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Socialization: How It Impacts Our Health and Wellness

Posted by The Pavilion Senior Living Team on Nov 1, 2020 7:00:00 AM | 6 minute read

The Pavilion November - Socialization in Seniors

Humans are social creatures. Spending time with friends and family is not only enjoyable, but it is also essential to our overall health and wellness. In fact, one Forbes article cited research showing that low social interaction is as bad, or worse, for your health as alcoholism, smoking 15 cigarettes a day, or never exercising.

This need to engage with others comes naturally. During childhood, we plan our days around who we are going to sit with at lunch and coordinating sleepovers with friends. When we enter adulthood, we plan happy hours, weekend dinners, and other social gatherings with friends and family. As individuals age, however, it can become more challenging to stay socially engaged, increasing the risk of social isolation and feelings of loneliness.

How does growing older impact our social lives? Our need for interaction with friends and family remains constant throughout our lives, but other aspects of our lives can change – retiring, moving, losing friends – limiting our social opportunities.

At The Pavilion Senior Living, with senior living communities in Tennessee, we understand the importance of socialization. It is our priority to create opportunities for individuals to engage with one another while complying with the Centers for Disease Control and Prevention’s (CDC) guidelines and ensuring our residents’ safety during the current COVID-19 pandemic.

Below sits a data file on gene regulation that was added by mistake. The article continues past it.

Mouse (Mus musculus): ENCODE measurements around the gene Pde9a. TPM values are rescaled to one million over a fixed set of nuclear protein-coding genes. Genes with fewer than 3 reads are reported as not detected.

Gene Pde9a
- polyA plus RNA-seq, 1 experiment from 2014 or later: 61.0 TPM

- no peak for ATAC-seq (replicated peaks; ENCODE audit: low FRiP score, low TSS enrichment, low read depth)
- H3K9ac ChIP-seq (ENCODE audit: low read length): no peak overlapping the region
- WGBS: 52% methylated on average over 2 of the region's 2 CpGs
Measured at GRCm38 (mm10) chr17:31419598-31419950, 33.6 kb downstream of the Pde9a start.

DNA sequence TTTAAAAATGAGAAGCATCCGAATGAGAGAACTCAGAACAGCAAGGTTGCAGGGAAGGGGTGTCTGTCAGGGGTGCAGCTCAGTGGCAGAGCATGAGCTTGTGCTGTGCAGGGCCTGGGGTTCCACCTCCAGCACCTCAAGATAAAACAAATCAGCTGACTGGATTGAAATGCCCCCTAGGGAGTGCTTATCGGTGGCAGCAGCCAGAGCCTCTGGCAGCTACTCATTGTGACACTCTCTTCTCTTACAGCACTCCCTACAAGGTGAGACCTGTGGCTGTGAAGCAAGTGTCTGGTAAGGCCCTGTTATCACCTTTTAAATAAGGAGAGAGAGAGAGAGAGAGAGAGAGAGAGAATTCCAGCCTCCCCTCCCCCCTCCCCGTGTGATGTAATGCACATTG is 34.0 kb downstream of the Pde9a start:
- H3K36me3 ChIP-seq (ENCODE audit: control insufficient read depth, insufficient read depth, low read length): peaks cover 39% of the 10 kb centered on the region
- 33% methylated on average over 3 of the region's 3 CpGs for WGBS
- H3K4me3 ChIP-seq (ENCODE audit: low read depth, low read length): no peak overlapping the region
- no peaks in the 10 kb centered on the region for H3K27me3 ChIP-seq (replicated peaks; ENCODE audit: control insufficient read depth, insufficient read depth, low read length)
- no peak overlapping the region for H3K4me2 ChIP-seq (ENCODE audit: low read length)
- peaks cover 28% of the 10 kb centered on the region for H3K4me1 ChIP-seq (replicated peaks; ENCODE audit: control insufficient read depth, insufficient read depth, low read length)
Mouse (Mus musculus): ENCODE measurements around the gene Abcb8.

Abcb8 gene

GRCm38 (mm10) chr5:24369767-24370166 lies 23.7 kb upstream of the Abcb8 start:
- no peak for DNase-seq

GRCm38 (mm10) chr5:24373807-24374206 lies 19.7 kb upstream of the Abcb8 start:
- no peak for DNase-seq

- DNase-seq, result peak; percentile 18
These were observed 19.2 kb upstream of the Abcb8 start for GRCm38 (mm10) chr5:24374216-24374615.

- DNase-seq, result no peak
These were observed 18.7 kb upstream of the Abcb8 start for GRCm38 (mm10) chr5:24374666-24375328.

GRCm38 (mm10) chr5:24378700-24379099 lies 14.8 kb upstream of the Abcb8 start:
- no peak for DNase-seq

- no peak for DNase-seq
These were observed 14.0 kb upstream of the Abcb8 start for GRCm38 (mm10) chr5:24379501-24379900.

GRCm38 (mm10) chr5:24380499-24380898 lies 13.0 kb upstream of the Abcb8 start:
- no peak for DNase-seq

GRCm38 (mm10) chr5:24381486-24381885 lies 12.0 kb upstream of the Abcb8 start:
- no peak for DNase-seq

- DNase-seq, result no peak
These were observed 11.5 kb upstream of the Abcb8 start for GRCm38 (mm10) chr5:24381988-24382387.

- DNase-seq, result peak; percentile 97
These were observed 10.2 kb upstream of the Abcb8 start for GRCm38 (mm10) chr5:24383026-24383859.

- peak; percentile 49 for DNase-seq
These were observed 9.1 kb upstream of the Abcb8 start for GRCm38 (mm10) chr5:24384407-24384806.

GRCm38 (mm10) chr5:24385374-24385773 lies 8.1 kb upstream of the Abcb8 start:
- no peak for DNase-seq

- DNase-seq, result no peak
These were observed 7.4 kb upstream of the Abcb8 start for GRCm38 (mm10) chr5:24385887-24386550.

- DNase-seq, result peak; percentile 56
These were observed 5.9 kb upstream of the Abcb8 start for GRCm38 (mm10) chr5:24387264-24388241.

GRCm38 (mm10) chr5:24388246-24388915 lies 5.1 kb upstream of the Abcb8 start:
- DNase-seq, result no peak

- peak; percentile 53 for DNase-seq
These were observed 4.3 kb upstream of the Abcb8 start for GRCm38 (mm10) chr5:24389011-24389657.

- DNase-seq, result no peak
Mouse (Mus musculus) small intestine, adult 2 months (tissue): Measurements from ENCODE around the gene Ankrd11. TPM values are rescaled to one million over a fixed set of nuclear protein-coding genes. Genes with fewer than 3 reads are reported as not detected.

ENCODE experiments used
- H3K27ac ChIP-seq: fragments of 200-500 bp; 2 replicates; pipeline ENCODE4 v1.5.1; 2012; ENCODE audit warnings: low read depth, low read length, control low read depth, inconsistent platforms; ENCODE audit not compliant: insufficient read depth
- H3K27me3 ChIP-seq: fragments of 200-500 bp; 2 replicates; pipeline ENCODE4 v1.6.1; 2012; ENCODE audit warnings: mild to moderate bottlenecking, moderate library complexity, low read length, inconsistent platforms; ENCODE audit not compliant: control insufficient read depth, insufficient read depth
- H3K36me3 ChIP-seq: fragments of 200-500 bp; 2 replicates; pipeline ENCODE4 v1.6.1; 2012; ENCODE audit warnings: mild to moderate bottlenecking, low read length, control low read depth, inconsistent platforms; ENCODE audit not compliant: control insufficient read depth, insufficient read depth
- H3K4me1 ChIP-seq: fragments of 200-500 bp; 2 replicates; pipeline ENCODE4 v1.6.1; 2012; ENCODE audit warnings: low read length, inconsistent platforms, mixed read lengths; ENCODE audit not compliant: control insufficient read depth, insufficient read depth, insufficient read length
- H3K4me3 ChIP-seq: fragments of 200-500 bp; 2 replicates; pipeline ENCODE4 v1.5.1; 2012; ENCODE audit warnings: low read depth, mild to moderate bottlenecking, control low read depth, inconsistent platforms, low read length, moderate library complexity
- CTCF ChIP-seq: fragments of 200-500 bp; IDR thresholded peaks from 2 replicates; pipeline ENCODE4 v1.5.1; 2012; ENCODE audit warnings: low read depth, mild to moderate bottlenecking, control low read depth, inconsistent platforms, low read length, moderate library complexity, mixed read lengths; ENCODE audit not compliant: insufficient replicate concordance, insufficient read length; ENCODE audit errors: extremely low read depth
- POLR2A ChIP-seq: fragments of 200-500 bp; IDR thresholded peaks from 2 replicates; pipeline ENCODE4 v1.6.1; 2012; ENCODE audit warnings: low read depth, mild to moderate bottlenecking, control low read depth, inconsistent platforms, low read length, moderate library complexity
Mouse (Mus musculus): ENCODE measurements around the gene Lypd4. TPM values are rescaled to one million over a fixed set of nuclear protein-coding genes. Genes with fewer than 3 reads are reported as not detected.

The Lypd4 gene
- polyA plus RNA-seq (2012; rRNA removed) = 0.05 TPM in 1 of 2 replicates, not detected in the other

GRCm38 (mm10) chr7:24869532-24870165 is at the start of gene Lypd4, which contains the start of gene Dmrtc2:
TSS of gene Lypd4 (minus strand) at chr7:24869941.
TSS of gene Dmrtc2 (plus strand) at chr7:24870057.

How Socialization Benefits the Mind, Body, & Spirit

Harvard Medical School sums it up like this: “Dozens of studies have shown that people who have satisfying relationships with family, friends, and their community are happier, have fewer health problems, and live longer.”


Increased Longevity

A healthy social life has been shown to promote longevity. Every aspect of our health is connected, so being socially isolated or experiencing feelings of loneliness can negatively impact our mental and physical health. Social interaction helps to improve our overall health, which, in turn, increases our longevity.

To learn more about how socialization increases longevity, we encourage you to read our blog, “Increased Longevity and Socialization: Senior Living Can Help.”


Greater Self-Esteem and Sense of Purpose

Whether we want to admit it or not, we care how others perceive us. When we are socially active and interact with peers, we feel a sense of acceptance that feeds our self-esteem. In addition, socialization can provide individuals with a sense of purpose. Gatherings and other social obligations help us to feel needed and give us a reason to engage with others.


Improved Cognitive Functioning